Thursday, December 10, 2009

What my master's thesis was about

Back in 1984, I wrote a master's thesis under Dr. Michael White at Arizona State University entitled "Moral Theories and Free Will."

I defended the claim that on the assumption that what we are utilitarians looking for ways to modify behavior, compatibilism makes some sense. Even if determinism is true, we might want to cause people to act in certain ways, and we might want to figure out who brought about an action, so that we can change a pattern of behavior. Thus, punishing criminals for various utilitarian reasons makes sense even if determinism is true.

However, if we are retributive deontologists, then compatibilism makes no sense. If we are not trying to modify behavior, but are asking whether someone is really to blame for what they did, then compatibilism doesn't make sense. The ultimate causes of our actions are beyond our control, and we are not responsible for those causes.

If you read many compatibilists, such as Moritz Schlick, and J. J. C. Smart (these were two that I mentioned in my thesis), you find that they have a concept of responsibility that is quite different from the concept of responsibility that is involved when we say that a person deserves to be punished in hell (or even in prison) for what he or she has done.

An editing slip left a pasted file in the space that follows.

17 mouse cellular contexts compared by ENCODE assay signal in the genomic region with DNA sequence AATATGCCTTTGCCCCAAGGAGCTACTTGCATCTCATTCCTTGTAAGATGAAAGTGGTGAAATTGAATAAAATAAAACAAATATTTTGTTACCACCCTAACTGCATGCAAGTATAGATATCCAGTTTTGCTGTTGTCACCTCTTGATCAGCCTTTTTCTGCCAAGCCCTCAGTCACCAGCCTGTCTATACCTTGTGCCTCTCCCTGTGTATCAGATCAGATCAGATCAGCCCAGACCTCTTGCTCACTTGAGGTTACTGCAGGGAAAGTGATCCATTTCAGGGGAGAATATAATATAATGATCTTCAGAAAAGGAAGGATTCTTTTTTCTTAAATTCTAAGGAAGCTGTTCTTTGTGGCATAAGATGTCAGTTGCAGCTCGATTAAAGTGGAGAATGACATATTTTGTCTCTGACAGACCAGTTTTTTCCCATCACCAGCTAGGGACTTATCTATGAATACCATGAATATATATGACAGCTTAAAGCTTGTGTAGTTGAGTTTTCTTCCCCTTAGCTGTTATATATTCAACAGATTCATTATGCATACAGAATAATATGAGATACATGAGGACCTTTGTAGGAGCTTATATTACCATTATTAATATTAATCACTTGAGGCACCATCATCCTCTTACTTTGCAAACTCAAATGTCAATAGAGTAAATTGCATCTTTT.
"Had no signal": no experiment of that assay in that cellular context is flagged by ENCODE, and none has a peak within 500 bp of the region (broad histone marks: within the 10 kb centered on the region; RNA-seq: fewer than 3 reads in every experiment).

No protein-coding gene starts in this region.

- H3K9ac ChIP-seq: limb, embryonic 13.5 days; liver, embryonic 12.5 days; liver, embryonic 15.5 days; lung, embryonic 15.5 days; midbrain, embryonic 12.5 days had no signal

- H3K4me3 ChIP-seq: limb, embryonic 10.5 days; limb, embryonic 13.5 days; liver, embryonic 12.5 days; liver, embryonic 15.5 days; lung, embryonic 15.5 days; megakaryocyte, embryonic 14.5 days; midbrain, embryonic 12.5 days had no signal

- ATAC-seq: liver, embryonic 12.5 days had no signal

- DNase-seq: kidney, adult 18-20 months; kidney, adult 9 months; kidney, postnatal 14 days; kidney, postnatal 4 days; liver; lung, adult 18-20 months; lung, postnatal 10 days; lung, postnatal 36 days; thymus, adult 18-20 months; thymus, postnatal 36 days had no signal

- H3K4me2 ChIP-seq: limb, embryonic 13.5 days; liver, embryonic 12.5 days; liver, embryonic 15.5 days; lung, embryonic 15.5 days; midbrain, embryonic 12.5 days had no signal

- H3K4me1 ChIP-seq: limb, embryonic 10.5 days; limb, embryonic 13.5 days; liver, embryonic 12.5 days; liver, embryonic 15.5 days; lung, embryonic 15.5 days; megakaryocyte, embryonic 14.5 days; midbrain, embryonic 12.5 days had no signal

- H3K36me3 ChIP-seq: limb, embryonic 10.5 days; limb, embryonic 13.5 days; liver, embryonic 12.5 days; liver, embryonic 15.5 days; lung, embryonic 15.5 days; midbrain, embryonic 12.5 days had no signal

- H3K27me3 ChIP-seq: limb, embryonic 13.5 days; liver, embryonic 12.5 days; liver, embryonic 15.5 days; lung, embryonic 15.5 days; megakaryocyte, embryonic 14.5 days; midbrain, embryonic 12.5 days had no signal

Anonymous said...


Issues of moral responsibility and how to fit in what you called a "retributive deontologist" view on responsibility into a deterministic framework are something about which I have not done any reading. I am wondering if there are any theists who are compatibilists who've written on this very issue.

Anonymous said...

This is Steven. I suppose my last speech act was a dismal failure but noting that I was wondering if any compatibilist theists had written on the issue, I intended you to understand that statement as a question, the answer to which I hope you have the answer.

Gregory said...


John Calvin
Jonathan Edwards
Greg Bahnsen
Rousas Rushdoony
Gary North

Dr. Sean Choi, a compatibilist theist at UCSB, has published a book critiquing the metaphysics of libertarian freedom (i.e. his Doctoral thesis). It's available on a hefty price :P

I haven't read the book.....and I'm not sure the subject of retributive justice plays a role in his assessment......but you might want to check it out.

jade said...

None of them had background in my topic either. For the first year I spent all my time working on a curriculum project for my advisor. Annoying, MBA Research Proposal 

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